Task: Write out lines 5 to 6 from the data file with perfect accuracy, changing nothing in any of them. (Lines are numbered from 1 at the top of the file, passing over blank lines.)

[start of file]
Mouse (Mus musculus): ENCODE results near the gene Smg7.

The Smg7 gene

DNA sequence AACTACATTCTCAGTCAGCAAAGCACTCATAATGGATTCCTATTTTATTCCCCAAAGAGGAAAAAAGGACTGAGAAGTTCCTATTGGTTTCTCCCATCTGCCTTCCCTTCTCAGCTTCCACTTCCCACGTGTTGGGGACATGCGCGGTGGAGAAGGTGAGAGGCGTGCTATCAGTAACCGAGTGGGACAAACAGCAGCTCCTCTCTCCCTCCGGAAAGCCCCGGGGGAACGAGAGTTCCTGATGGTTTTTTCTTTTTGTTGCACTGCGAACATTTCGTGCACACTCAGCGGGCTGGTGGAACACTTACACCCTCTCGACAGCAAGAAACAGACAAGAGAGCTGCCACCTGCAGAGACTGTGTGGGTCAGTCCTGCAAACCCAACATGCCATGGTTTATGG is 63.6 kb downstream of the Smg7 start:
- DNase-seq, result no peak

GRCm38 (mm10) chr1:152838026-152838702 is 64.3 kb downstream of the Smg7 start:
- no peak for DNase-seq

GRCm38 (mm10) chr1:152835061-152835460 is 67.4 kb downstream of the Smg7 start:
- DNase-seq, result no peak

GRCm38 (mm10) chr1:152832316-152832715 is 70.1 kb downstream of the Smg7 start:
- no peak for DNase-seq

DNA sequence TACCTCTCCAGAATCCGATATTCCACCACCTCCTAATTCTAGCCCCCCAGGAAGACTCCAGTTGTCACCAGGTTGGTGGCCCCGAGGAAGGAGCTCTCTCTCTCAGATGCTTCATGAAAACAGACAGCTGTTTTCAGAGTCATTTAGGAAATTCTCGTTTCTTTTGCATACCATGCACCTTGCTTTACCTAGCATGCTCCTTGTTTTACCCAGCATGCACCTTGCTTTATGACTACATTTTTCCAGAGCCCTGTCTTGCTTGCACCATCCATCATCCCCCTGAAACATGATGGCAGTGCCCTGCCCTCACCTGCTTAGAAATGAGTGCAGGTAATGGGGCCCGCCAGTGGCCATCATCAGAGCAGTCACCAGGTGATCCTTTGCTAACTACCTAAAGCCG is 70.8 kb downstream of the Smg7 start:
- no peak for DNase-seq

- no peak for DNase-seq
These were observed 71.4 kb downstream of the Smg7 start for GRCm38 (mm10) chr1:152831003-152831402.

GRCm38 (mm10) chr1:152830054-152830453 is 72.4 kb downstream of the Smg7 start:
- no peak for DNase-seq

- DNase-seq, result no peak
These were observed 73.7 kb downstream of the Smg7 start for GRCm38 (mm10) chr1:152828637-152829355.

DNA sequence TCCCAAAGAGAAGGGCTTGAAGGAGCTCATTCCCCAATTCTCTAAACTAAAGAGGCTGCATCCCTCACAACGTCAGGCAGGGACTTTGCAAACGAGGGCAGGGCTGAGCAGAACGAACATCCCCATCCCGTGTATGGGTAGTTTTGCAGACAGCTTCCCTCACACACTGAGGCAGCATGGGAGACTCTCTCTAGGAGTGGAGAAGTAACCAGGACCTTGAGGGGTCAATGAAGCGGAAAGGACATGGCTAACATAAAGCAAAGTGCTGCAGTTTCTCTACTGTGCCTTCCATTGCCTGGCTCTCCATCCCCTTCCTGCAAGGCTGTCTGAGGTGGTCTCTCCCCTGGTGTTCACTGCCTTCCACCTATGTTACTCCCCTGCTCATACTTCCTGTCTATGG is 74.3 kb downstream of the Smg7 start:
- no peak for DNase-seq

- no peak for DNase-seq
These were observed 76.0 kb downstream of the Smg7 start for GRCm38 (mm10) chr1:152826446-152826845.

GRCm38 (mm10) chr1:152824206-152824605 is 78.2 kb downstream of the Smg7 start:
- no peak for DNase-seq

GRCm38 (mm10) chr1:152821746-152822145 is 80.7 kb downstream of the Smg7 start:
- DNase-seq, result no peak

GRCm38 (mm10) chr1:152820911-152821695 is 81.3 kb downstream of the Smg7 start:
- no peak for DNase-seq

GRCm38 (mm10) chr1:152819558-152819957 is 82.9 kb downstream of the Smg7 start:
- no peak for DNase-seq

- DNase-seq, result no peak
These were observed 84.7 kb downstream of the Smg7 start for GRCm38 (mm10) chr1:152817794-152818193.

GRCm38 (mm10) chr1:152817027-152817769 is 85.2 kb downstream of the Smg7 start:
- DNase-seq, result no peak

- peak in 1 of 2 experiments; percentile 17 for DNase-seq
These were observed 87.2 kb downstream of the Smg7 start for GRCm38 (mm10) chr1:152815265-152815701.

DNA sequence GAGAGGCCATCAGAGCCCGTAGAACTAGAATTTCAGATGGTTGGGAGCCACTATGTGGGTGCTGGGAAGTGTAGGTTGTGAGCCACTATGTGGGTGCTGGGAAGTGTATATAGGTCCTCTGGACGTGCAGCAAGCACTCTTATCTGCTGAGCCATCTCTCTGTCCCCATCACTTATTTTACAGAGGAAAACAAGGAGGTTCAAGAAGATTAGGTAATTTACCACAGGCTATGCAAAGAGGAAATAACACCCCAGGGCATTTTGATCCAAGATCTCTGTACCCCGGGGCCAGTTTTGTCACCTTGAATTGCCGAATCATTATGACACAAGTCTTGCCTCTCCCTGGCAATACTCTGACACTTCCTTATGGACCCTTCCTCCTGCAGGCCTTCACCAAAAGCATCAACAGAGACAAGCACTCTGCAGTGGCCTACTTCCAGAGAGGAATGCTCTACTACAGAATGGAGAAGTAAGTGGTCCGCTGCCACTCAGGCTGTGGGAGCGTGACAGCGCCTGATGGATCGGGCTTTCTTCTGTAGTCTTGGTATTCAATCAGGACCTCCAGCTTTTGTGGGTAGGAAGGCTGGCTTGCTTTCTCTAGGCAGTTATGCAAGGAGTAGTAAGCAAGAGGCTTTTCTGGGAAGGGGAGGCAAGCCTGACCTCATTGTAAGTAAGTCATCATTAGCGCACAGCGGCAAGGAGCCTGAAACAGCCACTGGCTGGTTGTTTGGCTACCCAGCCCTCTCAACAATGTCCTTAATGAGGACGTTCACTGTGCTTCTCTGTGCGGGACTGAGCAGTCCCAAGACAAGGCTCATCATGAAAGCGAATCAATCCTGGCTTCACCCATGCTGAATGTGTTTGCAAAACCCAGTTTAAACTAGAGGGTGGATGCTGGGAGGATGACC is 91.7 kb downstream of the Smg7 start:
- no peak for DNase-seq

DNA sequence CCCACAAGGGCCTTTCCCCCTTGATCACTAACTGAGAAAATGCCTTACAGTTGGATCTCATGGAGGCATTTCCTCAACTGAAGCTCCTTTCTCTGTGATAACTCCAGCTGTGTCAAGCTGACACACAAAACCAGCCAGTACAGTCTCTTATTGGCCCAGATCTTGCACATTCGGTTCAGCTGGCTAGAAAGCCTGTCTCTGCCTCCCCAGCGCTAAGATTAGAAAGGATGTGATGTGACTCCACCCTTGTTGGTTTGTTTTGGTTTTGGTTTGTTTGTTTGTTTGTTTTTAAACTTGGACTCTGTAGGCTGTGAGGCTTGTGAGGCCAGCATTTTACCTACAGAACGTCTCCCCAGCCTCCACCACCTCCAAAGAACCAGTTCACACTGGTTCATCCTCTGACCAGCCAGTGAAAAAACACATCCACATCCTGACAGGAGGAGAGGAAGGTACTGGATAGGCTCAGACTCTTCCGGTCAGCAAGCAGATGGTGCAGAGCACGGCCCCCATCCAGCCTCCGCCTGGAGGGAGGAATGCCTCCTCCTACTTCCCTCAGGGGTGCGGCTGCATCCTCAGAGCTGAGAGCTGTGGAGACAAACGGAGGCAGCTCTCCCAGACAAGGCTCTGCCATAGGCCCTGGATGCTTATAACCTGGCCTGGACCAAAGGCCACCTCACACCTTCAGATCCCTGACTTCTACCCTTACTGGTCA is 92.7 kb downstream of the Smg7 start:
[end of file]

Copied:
GRCm38 (mm10) chr1:152838026-152838702 is 64.3 kb downstream of the Smg7 start:
- no peak for DNase-seq